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Archive: Music & Entertainment / Spokane and North Idaho

More summer music festivals announce lineups

(Pictured: Seattle-based hip-hop duo Shabazz Palaces are one of the headliners at this year’s Volume Musical Festival.)

The weather’s getting warmer, the days are getting longer and it seems like new summer music festivals are popping up every year. Here are some of the upcoming local festivals that most recently announced their lineups:

June 3 and 4 – The jampacked lineup of Inlander’s Volume Music Festival features pretty much every local band currently active, with shows spread out over two days and 10 venues. Local heavyweights include Marshall McLean, Pine League, Loomer and Folkinception; traveling acts include Shabazz Palaces, Ayron Jones and the Way, Never Young, Brothers from Another, the Hoot Hoots and Kris Orlwoski. Two-night passes start at $20.

June 10 to 12 – Elkfest takes over a block in the Browne’s Addition neighborhood every June, offering a weekend of free music from local and touring acts. This year’s headliners: Los Angeles reggae artists the Expanders, Alabama’s Lee Bains III and the Glory Fires and Seattle’s Down North. A full schedule will be announced in the weeks before the event.

August 27Green Fest is only in its third year, but it’s already bringing some impressive names to the Spokane Valley’s Black Diamond, 9614 E. Sprague Ave. Headliners include pop punkers Bowling for Soup and “Because I Got High” rapper Afroman; local talent includes the Nixon Rodeo, the Ongoing Concept, Free the Jester and the Broken Thumbs. Tickets are $30 through TicketsWest; 18 and over only.

Other upcoming outdoor festivals to look forward to:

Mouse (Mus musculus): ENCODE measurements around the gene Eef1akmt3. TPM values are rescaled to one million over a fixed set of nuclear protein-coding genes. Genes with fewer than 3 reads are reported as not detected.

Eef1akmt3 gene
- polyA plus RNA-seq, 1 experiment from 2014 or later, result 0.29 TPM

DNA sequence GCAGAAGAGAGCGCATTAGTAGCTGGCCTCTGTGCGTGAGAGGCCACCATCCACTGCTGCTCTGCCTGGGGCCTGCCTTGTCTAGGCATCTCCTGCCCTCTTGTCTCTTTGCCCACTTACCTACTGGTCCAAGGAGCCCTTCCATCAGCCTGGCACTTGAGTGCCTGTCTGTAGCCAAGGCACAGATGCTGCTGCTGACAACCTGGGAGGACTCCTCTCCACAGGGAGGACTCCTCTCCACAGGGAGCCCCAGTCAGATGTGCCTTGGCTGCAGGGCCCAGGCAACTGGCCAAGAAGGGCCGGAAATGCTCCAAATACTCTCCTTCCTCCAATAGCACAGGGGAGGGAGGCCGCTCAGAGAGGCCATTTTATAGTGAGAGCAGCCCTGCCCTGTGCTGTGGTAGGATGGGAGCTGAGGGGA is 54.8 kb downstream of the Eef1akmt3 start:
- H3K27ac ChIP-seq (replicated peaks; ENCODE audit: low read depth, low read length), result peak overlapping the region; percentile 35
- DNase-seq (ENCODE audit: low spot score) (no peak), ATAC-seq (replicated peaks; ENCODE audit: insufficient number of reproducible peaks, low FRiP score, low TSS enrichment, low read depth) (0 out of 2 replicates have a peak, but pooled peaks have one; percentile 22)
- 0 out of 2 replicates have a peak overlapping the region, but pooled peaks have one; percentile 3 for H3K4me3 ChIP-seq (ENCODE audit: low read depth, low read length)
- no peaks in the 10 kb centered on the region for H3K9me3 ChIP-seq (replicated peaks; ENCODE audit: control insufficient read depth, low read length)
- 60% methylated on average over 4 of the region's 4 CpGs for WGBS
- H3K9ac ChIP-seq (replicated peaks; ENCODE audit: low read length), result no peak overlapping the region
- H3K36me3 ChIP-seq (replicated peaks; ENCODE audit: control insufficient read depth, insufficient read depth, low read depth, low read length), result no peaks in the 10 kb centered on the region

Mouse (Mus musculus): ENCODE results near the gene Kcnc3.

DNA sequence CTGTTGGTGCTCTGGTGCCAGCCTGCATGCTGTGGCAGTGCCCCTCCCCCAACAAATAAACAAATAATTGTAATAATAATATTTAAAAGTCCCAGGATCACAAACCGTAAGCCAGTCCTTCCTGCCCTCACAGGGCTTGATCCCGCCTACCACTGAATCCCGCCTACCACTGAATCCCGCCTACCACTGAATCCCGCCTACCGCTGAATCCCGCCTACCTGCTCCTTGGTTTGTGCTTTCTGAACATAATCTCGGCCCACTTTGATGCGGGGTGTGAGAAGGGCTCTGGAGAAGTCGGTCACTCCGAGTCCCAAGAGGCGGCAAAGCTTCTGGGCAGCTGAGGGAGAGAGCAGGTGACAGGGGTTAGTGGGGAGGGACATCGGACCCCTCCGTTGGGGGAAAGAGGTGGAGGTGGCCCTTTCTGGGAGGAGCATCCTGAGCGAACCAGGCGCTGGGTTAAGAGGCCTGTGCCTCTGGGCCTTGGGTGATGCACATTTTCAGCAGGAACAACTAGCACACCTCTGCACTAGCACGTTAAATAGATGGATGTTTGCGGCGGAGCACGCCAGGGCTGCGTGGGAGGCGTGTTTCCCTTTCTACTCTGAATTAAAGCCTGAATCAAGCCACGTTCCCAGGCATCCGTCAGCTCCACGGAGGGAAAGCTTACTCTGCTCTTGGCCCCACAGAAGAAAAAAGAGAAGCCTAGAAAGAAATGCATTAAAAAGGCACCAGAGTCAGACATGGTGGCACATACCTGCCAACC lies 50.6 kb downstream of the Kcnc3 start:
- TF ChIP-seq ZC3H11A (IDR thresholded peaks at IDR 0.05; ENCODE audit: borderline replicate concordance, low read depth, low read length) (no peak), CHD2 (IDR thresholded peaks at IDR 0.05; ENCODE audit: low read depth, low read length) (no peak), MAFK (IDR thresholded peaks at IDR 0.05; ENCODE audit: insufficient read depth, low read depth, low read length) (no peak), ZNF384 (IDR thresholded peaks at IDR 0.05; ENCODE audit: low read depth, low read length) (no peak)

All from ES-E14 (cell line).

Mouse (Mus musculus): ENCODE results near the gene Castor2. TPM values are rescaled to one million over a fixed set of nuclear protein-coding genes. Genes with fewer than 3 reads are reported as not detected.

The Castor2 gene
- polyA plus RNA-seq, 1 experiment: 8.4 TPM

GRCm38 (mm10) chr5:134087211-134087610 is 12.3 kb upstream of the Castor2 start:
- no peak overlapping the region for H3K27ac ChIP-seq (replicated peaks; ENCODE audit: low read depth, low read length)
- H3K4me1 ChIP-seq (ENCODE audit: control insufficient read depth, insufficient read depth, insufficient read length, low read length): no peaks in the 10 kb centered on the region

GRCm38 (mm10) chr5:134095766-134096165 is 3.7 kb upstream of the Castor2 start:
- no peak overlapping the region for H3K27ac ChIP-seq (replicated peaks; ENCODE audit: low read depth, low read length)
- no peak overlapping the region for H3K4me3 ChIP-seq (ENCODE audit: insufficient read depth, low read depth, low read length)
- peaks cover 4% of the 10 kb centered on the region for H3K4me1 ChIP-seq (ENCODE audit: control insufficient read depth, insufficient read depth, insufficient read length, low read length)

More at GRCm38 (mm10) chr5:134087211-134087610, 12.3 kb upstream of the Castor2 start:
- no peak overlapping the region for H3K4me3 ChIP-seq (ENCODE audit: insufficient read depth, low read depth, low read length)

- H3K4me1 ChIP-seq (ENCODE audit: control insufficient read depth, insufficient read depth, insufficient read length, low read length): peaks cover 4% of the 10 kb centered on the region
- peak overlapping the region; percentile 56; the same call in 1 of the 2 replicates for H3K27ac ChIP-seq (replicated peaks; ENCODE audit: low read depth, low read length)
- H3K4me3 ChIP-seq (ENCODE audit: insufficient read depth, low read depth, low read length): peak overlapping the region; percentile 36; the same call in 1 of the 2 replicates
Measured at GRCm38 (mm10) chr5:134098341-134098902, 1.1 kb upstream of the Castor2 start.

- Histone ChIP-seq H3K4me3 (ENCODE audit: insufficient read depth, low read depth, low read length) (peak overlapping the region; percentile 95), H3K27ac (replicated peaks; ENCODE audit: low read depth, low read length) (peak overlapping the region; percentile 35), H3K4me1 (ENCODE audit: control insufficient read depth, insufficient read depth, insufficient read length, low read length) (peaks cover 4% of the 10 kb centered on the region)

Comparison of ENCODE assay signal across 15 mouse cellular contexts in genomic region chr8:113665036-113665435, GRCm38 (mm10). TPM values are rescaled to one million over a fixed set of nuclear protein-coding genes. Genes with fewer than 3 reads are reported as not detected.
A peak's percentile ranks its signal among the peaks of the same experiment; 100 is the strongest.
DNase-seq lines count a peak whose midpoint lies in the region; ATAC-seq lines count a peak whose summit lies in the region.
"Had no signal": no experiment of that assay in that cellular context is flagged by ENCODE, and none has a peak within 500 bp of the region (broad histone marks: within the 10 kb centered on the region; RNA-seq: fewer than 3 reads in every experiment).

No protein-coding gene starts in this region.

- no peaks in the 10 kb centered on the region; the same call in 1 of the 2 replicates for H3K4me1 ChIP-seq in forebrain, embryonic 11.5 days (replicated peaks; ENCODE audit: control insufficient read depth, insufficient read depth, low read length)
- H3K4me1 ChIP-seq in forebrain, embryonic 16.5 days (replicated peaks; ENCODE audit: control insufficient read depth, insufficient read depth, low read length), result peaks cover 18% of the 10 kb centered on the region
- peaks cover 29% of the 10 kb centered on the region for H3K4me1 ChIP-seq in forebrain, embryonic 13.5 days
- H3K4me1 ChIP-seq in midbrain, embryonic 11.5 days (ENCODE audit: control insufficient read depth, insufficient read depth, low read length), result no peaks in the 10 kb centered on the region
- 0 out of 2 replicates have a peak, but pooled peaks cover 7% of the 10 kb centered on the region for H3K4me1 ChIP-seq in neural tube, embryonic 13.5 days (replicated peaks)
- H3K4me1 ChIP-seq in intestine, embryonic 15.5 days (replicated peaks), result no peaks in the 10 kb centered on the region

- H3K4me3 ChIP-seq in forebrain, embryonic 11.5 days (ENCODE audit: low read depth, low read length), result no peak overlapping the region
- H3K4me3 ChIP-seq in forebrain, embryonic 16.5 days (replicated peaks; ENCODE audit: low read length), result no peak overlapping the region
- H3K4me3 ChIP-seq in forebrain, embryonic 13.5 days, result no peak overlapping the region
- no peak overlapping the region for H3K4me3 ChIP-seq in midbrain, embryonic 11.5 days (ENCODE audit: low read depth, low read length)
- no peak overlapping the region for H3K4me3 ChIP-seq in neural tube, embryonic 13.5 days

Sasquatch, May 27 to 30 – Headliners at the Gorge Amphitheater’s annual Memorial Day weekend festival include the Cure, Florence and the Machine, Disclosure and Major Lazer.

The Festival at Sandpoint, Aug. 4 to 14 – This year’s biggest names include Bruce Hornsby, Emmylou Harris, the Nitty Gritty Dirt Band and Ben Harper.

Casino adds shows from Parton, Duran Duran

There's a healthy dose of '80s nostalgia happening in Spokane this summer.

Northern Quest added to its summer concert series this morning with the announcement of two new shows: Duran Duran on Sept. 2, and the legendary Dolly Parton on Sept. 22.

Duran Duran, who last played Spokane on the 2005 reunion tour, is on the road in support of their latest album, "Paper Gods." They join a summer concert season already heavy on '80s britpop bands, including Tears for Fears on June 15 at the INB and Culture Club with the English Beat and Berlin at Northern Quest on Aug. 12. A non-British icon from the '80s, Pat Benatar, will be at the casino on Aug. 27, with Melissa Etheridge.

Parton, meanwhile, is not really considered an 80s act, but she had some of her biggest crossover hits in the decade, including her Oscar-nominated theme to the film "9-to-5" and the Kenny Rogers duet "Islands in the Stream." The country legend, one of the best songwriters to ever come out of Nashville, is billing this tour as her biggest in more than 25 years.

Tickets to the previously announced summer shows at Northern Quest, which also include Dierks Bentley, the Avett Brothers, Goo Goo Dolls and Big & Rich, are on sale through the casino website, here. Tears for Fears at the INB went on sale Friday, and tickets are available here.

Duran Duran tickets are $65, $85 and $105; Parton's show is $89, $109 and $129. Both go on sale at 8:30 a.m. Saturday through the casino box office, (509) 481-2800, or online.

FWIW, we'd be shocked if Parton didn't play this one when she's here in September. And I'd love it if she sang this one.

(Above: Duran Duran perform at Day 1 of the 2015 iHeartRadio Music Festival at the MGM Grand Garden Arena on Friday, Sept. 18, 2015 in Las Vegas. Photo by Al Powers/Powers Imagery/Invision/AP.)